"The Night Is Still Young"
Esther came to get Isaac just as the show ended, so there was no extended celebration for his return. Just smiles on everyone's faces, and damn if that wasn't nice to see, given all the drama that had been going around.
Still, when all the post-show tech stuff was done, she wasn't quite ready to go home, but she didn't know where she wanted to be. "Dana," she heard and turned, too sharply, and then Dan was right there, looking down at her with a wrinkle of concern spreading across his forehead. "You're not calling your car service?" he asked.
"Indeed I am not, my young friend," she said, reaching up to poke at his forehead. "So you can just put the wrinkle of concern away."
He cracked a smile. "The wrinkle of concern?"
"That is correct. The wrinkle of concern that appears on your brow when I have been drinking things that are blue or appear to be functioning on about twenty minutes of sleep. And as you can see from my tongue, no blue things have been ingested." She stuck her tongue out at him to cap off her point.
"You want to put that away, lady?" he asked.
"Nope, not until you put that away," she said, giving him another good poke.
"Oh, I think we both know that's not gonna happen," he said, wrapping an arm around her shoulders. "Come on."
"I haven't been on the subway in years," she confided, beaming as he swiped his MetroCard through and gestured for her to go through the turnstile. She'd been strictly a cab and car service girl since she'd moved to the city. "I'm intrigued by your domain."
"I like to think of it more as my demesne," Dan said, swiping again and coming through. The metal bar from the turnstile just whooshed out of the way when his thighs hit it.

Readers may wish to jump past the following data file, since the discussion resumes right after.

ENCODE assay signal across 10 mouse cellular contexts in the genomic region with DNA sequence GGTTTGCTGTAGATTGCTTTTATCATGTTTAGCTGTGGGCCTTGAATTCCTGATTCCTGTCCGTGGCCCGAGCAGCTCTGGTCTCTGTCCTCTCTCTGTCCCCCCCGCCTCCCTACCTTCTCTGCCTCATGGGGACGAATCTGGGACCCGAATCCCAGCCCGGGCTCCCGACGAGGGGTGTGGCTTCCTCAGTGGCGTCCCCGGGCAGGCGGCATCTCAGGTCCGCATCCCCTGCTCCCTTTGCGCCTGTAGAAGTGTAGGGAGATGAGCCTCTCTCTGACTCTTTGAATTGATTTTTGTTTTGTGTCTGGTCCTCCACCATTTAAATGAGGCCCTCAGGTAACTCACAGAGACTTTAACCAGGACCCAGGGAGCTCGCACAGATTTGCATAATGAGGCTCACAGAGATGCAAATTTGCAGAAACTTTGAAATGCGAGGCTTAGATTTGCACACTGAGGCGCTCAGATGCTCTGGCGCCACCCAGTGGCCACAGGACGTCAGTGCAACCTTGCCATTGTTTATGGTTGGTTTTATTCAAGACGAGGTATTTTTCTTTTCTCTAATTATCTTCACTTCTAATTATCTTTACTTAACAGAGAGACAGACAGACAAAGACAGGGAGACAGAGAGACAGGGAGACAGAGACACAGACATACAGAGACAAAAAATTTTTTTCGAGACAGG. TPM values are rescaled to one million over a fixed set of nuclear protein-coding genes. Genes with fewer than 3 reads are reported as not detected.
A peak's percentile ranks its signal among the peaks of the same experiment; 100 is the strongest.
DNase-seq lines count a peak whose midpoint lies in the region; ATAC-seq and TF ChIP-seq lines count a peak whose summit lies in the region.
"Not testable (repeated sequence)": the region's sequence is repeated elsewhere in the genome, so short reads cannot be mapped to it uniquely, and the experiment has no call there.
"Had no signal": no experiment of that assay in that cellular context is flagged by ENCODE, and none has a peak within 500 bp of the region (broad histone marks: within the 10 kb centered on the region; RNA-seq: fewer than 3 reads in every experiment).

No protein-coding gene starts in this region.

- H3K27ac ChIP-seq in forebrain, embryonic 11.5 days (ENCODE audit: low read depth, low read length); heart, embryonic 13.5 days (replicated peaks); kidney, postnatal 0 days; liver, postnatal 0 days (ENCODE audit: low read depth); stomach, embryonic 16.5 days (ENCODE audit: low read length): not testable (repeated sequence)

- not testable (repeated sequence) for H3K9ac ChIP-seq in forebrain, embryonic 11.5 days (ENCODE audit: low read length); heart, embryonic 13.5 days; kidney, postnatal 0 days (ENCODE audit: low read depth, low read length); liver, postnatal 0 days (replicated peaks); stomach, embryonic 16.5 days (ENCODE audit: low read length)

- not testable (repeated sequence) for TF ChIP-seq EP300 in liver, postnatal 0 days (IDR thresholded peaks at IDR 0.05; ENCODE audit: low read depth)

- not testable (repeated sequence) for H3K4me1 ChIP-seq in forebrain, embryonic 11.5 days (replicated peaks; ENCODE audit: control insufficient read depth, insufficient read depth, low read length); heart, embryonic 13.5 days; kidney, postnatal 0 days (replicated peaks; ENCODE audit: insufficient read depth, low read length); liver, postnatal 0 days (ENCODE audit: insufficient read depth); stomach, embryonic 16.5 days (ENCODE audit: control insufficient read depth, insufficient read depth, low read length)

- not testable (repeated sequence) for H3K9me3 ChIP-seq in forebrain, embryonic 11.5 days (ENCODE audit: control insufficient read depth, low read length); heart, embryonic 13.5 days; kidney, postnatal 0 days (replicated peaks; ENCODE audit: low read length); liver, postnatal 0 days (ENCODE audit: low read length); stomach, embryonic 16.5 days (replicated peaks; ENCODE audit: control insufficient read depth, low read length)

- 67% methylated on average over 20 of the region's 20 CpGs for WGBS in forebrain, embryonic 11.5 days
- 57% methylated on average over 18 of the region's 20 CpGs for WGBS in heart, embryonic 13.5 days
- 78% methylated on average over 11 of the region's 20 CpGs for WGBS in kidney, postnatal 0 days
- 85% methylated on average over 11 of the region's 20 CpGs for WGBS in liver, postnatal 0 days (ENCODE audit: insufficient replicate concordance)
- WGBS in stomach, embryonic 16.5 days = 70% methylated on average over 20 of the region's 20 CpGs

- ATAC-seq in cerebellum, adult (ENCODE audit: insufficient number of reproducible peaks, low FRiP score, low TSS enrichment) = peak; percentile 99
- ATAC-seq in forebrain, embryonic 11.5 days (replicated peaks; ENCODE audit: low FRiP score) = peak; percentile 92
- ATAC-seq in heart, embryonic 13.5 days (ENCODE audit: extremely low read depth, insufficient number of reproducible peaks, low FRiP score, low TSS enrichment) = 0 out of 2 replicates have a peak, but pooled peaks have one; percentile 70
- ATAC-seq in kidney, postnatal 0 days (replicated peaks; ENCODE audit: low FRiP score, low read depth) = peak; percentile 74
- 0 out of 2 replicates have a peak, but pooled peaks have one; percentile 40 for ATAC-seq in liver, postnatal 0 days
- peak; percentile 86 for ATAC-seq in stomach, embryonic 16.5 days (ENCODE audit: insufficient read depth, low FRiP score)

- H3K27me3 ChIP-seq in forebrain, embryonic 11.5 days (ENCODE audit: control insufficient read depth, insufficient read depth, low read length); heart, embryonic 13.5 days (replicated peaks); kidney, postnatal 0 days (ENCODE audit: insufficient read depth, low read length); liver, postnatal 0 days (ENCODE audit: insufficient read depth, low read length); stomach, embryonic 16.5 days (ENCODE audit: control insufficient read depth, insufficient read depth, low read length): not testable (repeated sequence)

"Demesne," she echoed. "You're a good writer. I don't say that enough."
"You say it plenty," he assured her, one hand on her back.
"I do have eloquent eyes," she nodded, and she could feel him pressed up against her back, laughing at her.
The subway car was half full, little clusters of people spotted throughout it. She and Dan found an island of two forward-facing seats and sat down; he let her sit on the inside and let his left leg spill into the aisle. Parked between the wall and his broad shoulders, she turned slightly sideways to give herself more room. He was looking at her, face sad and still, so she looked down at her lap. His hand was resting on his knee, strong and squared-off fingers just sitting there, so she threaded her fingers through his.
"So, Gordon," he said, ducking his head to catch her eye while he turned his hand so that their palms were touching.
"And Rebecca," she said, just as soft, remembering the show he'd done right after Rebecca fucked off back to her husband, kicking herself for being too wrapped up in her own drama to reach out to Danny; he was one of the best friends she'd ever had, and she'd said nothing. "I'm so sorry, and I can't even begin to figure out what must have been going through her head."
"Nah, don't worry about it," he said, shaking his head.
"I'm serious. That hair-dye must have loosened some screws, because there's no way a sane woman could have looked at you and Steve Sisko and thought that he was the one who would treat her right."
One corner of Dan's mouth turned up at that. "Good to know I've got the natural blondes' vote."
"Hair dye, I'm telling you." She gave his hand a squeeze.